In the last section we learned about breeding Dominant gene animals to codominant gene animals. As we've already learned, the only difference between Dominant and Co-dominant genes is that Co-dominant genes are able to produce Super forms and dominant genes are not. So, in this next example we are going to breed a Pastel Ball Python to a Pastel Ball Python, which are both Co-dominant gene animals. We will code each of them with the letters "NP".
This calculation shows us that 25% of these offspring will be normal Ball Pythons, 50% of the offspring will be Pastel Ball Pythons and 25% will be Super Pastel Ball Pythons. Super Pastels would obviously be the most desirable offspring we could hope for in this clutch.
So, what is so great about Super Co-dominant gene animals? Let's find out. This time we will breed our Super Pastel Ball Python to a normal Ball Python. As always, we will code our normal with the letters "NN" and we will code our Super Pastel with the letters "PP".
As we can see, from simply breeding a Super Pastel Ball Python to a mere normal Ball Python without any special genes, we were able to produce a clutch with 100% Pastels. So, we've now learned that breeding any Super Co-dominant gene animal to a normal guarantees us that 100% of the offspring will be the Co-dominant gene, which the Super Co-dominant parent derived from and there will not be any normals.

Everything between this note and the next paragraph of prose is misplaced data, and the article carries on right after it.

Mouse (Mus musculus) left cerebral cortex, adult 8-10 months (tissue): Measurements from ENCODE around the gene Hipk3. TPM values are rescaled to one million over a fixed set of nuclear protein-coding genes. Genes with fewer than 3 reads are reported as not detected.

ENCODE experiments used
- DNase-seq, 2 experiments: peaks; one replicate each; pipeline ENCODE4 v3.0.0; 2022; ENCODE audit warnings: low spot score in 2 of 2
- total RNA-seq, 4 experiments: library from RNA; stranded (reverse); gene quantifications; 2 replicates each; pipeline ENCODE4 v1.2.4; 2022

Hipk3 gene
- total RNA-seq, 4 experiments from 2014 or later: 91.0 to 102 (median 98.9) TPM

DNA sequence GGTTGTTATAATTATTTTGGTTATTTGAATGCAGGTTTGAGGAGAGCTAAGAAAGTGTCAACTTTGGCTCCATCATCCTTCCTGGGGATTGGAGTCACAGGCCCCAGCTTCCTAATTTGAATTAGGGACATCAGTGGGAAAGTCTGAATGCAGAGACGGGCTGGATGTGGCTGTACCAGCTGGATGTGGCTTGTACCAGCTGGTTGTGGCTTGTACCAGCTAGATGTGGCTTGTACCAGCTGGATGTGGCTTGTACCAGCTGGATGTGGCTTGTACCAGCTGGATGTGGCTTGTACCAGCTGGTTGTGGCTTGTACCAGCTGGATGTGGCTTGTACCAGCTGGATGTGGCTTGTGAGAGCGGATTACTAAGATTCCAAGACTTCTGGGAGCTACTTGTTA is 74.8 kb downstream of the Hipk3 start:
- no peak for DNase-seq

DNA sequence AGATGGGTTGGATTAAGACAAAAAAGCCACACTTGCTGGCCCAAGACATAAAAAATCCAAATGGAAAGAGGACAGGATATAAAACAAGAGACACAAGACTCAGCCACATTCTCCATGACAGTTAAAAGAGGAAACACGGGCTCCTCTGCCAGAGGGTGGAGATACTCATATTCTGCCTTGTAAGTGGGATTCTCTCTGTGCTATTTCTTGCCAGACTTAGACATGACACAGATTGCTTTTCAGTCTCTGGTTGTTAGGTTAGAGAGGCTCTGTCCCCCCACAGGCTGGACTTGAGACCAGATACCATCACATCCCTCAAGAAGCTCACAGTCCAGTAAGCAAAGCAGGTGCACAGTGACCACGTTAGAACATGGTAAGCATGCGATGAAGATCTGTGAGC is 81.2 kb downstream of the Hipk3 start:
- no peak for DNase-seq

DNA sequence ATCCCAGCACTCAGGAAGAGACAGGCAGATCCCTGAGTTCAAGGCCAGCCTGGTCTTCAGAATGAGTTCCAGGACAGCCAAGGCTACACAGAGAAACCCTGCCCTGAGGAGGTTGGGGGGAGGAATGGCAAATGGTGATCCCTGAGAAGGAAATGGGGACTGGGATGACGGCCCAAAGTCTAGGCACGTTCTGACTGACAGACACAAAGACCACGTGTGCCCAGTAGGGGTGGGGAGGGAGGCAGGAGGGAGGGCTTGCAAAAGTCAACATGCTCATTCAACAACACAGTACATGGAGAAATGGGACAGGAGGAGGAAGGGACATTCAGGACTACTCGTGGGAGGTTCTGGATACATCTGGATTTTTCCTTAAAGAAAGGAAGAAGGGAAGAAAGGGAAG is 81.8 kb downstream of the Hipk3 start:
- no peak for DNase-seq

To conclude this section, we will breed our Super Pastel Ball Python to a regular Pastel Ball Python. We will code our Super Pastel with the letters "PP" and our regular Pastel with the letters "NP".
This time, 50% of the offspring will be will be regular Pastel Ball Pythons and 50% of the offspring will be Super Pastel Ball Pythons. Thus, once again we have produced a whole clutch of more desirable offspring without any normals.